Sunday, March 1, 2009

Student life

I have a random observation about student life and culture. The last place I taught in the US was a residential college, where so much of student life revolves around dorms and social activities (like fraternities and sororities). Here, very few of my students live in dormitories; most of them live at home with their families and commute. I also feel like extra-curricular activities play a much smaller role here, partly because the college is not residential and partly because of the isolation of the new campus. Most of my students here who commute are not working at outside jobs, so the university remains the center of their social world. So, how is their social world organized if not through dormitories? In part, through their courses and academic work. Their friends are from their classes, and their majors. In my upper level literature courses, the students know each other well and socialize outside of class. They are comfortable talking with each other, and know how to do it with honesty and respect and good humor. There is a down side. Sometimes, especially when I am teaching first-year students, they are so social that it is hard for me to get them to be attentive in class.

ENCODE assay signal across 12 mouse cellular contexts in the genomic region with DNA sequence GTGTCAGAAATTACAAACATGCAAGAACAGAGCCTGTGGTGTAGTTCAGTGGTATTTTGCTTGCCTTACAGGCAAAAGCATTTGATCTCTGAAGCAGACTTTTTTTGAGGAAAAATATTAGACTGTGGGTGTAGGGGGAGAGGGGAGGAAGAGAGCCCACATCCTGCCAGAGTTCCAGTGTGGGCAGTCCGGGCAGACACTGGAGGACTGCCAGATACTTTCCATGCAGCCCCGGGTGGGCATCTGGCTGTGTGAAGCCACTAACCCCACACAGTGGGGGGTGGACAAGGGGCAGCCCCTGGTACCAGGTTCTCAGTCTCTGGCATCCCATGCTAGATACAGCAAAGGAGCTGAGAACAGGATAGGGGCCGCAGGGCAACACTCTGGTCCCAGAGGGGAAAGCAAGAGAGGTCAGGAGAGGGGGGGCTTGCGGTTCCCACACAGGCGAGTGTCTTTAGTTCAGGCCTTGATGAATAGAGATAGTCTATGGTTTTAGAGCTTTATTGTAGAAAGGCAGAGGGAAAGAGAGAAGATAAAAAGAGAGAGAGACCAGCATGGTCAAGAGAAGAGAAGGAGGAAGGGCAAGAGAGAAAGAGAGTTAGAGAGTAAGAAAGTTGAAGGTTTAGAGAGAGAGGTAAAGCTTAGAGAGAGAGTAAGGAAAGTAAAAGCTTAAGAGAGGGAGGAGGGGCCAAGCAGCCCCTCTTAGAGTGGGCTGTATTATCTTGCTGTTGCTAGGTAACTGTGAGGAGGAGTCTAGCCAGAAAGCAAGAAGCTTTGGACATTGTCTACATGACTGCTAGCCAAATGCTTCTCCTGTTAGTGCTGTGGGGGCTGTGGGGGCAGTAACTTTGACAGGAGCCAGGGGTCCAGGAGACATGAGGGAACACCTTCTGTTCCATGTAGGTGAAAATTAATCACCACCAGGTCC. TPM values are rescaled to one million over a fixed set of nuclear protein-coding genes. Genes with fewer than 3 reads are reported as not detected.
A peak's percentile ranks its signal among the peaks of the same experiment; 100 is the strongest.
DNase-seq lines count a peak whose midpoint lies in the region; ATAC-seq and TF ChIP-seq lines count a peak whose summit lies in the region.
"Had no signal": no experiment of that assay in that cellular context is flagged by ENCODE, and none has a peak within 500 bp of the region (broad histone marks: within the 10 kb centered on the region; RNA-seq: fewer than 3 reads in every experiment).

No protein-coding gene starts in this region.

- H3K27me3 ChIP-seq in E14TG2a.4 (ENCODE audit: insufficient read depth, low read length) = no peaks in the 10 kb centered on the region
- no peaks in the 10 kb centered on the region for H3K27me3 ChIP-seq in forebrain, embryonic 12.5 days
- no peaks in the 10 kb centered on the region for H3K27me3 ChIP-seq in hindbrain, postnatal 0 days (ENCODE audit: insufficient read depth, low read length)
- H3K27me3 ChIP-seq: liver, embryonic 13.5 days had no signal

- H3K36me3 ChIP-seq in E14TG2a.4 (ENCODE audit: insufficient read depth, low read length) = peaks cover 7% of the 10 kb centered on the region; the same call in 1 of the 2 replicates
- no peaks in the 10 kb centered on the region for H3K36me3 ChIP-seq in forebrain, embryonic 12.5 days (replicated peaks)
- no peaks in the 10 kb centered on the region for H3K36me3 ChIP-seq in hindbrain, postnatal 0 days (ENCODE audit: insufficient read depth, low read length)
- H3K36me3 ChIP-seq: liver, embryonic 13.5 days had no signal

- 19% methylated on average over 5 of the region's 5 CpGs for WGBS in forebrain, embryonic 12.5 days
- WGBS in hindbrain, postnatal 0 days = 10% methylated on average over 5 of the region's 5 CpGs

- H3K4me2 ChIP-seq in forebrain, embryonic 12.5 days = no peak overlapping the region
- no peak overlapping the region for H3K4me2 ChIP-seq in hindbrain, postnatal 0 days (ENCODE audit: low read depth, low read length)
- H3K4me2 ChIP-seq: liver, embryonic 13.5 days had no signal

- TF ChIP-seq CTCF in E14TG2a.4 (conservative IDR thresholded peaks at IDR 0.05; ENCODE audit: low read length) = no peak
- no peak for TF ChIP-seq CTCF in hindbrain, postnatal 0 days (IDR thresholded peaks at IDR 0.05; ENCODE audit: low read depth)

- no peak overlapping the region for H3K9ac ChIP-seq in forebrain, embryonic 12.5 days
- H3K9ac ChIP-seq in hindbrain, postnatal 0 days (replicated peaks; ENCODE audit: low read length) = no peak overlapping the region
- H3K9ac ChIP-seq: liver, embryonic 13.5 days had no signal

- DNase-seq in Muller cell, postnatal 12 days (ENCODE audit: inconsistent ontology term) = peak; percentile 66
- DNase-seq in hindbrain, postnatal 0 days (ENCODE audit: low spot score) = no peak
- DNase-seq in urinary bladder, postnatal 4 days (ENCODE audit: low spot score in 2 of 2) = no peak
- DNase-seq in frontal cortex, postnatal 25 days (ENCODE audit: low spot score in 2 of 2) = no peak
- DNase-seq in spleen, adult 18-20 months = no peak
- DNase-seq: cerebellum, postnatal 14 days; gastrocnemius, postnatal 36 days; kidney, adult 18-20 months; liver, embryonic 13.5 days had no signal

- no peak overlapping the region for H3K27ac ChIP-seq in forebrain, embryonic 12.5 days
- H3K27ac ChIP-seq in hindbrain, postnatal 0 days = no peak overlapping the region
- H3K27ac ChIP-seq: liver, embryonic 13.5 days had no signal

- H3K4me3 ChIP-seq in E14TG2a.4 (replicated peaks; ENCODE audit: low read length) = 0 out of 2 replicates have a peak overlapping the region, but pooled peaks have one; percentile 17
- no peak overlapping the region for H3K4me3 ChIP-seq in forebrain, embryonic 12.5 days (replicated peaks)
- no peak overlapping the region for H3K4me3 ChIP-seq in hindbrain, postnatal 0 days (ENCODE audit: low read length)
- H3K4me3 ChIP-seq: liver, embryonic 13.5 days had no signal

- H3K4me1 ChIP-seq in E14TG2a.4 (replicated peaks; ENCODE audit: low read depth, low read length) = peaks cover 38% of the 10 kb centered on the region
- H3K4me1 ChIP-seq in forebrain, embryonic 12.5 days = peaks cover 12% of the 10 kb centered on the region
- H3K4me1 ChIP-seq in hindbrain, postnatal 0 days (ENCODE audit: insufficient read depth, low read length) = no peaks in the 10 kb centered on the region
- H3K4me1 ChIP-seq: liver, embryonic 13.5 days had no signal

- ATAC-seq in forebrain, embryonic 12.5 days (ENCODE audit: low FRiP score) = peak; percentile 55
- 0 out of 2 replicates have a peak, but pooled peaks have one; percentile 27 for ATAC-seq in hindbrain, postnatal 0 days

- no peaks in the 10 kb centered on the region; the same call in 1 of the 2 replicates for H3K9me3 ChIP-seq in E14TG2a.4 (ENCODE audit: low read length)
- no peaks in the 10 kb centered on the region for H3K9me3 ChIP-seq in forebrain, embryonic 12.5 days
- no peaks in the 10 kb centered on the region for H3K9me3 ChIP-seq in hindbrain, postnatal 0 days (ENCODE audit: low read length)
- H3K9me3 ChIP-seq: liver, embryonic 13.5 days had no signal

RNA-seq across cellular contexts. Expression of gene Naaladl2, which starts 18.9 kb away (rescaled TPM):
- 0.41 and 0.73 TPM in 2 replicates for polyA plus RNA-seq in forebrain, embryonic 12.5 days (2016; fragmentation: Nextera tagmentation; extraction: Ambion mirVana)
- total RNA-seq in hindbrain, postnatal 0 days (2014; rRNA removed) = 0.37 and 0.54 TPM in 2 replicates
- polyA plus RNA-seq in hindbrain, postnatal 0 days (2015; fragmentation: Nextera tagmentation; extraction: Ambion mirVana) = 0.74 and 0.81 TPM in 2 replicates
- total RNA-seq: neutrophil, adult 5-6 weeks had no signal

I must admit that I like the extent to which intellectual pursuits seem to be the basis for social networks. Of course all of this is really just speculation. Perhaps it is unique to my department? Or maybe it is my attempt to explain some chatty students.

1 comment:

Jodi said...

This is really interesting. I'm working with a colleague on a project looking at commuter students in the US, and what you're observing certainly comes out in our data, and emphasizes some of the benefits of commuting - imagine if all students developed networks based on academics and scholarship (of course then I might be out of a job)!